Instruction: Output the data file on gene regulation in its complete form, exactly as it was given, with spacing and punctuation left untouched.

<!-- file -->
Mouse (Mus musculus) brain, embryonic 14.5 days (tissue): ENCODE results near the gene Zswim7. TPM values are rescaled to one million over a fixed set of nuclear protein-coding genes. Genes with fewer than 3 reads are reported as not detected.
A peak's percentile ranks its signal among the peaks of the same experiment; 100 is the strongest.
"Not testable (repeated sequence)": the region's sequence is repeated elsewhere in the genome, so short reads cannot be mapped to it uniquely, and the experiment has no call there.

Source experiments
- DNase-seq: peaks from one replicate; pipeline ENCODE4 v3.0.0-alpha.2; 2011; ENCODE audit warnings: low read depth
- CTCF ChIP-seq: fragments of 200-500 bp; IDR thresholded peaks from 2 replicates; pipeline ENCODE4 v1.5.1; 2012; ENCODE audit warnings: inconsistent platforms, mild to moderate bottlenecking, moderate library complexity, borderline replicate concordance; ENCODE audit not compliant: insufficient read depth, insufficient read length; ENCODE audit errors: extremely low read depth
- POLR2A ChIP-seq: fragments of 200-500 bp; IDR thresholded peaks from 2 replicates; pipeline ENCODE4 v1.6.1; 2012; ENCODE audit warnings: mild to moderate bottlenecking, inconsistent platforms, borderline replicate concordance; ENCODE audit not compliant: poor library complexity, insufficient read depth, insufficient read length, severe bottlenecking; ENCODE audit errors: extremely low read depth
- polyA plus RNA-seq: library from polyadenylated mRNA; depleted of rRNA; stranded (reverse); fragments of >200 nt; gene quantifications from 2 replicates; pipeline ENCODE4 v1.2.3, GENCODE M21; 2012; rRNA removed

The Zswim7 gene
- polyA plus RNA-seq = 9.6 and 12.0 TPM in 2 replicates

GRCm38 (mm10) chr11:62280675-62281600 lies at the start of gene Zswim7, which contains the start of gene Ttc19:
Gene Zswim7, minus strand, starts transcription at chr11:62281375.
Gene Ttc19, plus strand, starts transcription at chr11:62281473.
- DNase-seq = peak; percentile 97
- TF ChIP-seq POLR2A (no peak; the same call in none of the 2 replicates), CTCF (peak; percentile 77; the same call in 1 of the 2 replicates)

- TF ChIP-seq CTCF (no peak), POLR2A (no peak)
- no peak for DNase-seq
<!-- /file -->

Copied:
Mouse (Mus musculus) brain, embryonic 14.5 days (tissue): ENCODE results near the gene Zswim7. TPM values are rescaled to one million over a fixed set of nuclear protein-coding genes. Genes with fewer than 3 reads are reported as not detected.
A peak's percentile ranks its signal among the peaks of the same experiment; 100 is the strongest.
"Not testable (repeated sequence)": the region's sequence is repeated elsewhere in the genome, so short reads cannot be mapped to it uniquely, and the experiment has no call there.

Source experiments
- DNase-seq: peaks from one replicate; pipeline ENCODE4 v3.0.0-alpha.2; 2011; ENCODE audit warnings: low read depth
- CTCF ChIP-seq: fragments of 200-500 bp; IDR thresholded peaks from 2 replicates; pipeline ENCODE4 v1.5.1; 2012; ENCODE audit warnings: inconsistent platforms, mild to moderate bottlenecking, moderate library complexity, borderline replicate concordance; ENCODE audit not compliant: insufficient read depth, insufficient read length; ENCODE audit errors: extremely low read depth
- POLR2A ChIP-seq: fragments of 200-500 bp; IDR thresholded peaks from 2 replicates; pipeline ENCODE4 v1.6.1; 2012; ENCODE audit warnings: mild to moderate bottlenecking, inconsistent platforms, borderline replicate concordance; ENCODE audit not compliant: poor library complexity, insufficient read depth, insufficient read length, severe bottlenecking; ENCODE audit errors: extremely low read depth
- polyA plus RNA-seq: library from polyadenylated mRNA; depleted of rRNA; stranded (reverse); fragments of >200 nt; gene quantifications from 2 replicates; pipeline ENCODE4 v1.2.3, GENCODE M21; 2012; rRNA removed

The Zswim7 gene
- polyA plus RNA-seq = 9.6 and 12.0 TPM in 2 replicates

GRCm38 (mm10) chr11:62280675-62281600 lies at the start of gene Zswim7, which contains the start of gene Ttc19:
Gene Zswim7, minus strand, starts transcription at chr11:62281375.
Gene Ttc19, plus strand, starts transcription at chr11:62281473.
- DNase-seq = peak; percentile 97
- TF ChIP-seq POLR2A (no peak; the same call in none of the 2 replicates), CTCF (peak; percentile 77; the same call in 1 of the 2 replicates)

- TF ChIP-seq CTCF (no peak), POLR2A (no peak)
- no peak for DNase-seq